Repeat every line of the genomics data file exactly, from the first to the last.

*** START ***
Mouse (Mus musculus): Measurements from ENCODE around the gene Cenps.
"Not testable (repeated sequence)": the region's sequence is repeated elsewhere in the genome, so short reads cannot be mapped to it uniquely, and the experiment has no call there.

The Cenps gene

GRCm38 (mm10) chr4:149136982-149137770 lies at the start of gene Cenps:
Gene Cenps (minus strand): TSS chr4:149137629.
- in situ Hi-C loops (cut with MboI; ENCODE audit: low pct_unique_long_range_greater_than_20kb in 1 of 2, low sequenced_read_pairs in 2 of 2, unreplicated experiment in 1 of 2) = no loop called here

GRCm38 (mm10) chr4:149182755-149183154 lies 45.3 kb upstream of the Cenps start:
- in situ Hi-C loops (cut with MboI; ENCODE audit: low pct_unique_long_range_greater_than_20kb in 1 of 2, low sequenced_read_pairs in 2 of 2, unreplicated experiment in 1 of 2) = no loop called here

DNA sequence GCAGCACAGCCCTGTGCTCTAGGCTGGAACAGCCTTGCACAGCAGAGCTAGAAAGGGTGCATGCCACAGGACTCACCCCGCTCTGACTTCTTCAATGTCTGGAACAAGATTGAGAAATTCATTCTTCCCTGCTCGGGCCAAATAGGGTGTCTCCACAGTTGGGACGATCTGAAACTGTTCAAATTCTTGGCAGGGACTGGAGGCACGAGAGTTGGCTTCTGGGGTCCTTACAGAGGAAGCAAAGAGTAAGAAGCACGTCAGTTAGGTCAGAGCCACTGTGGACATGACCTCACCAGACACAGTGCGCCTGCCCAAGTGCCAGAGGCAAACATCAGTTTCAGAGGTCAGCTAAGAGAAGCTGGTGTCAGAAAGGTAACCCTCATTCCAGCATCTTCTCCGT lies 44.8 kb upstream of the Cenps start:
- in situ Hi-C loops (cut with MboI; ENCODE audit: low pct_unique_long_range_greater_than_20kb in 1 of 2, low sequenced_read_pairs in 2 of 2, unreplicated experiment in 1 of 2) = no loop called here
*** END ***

Mouse (Mus musculus): Measurements from ENCODE around the gene Cenps.
"Not testable (repeated sequence)": the region's sequence is repeated elsewhere in the genome, so short reads cannot be mapped to it uniquely, and the experiment has no call there.

The Cenps gene

GRCm38 (mm10) chr4:149136982-149137770 lies at the start of gene Cenps:
Gene Cenps (minus strand): TSS chr4:149137629.
- in situ Hi-C loops (cut with MboI; ENCODE audit: low pct_unique_long_range_greater_than_20kb in 1 of 2, low sequenced_read_pairs in 2 of 2, unreplicated experiment in 1 of 2) = no loop called here

GRCm38 (mm10) chr4:149182755-149183154 lies 45.3 kb upstream of the Cenps start:
- in situ Hi-C loops (cut with MboI; ENCODE audit: low pct_unique_long_range_greater_than_20kb in 1 of 2, low sequenced_read_pairs in 2 of 2, unreplicated experiment in 1 of 2) = no loop called here

DNA sequence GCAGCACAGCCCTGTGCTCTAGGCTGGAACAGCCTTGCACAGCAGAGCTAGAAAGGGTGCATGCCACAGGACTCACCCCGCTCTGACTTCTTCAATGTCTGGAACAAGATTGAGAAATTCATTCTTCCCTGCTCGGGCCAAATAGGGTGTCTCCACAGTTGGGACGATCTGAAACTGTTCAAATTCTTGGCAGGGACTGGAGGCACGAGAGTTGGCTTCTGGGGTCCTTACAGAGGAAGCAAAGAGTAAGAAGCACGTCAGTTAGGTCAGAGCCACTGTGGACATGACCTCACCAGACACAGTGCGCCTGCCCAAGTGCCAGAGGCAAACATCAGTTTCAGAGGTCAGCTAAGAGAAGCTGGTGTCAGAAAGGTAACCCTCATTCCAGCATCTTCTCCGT lies 44.8 kb upstream of the Cenps start:
- in situ Hi-C loops (cut with MboI; ENCODE audit: low pct_unique_long_range_greater_than_20kb in 1 of 2, low sequenced_read_pairs in 2 of 2, unreplicated experiment in 1 of 2) = no loop called here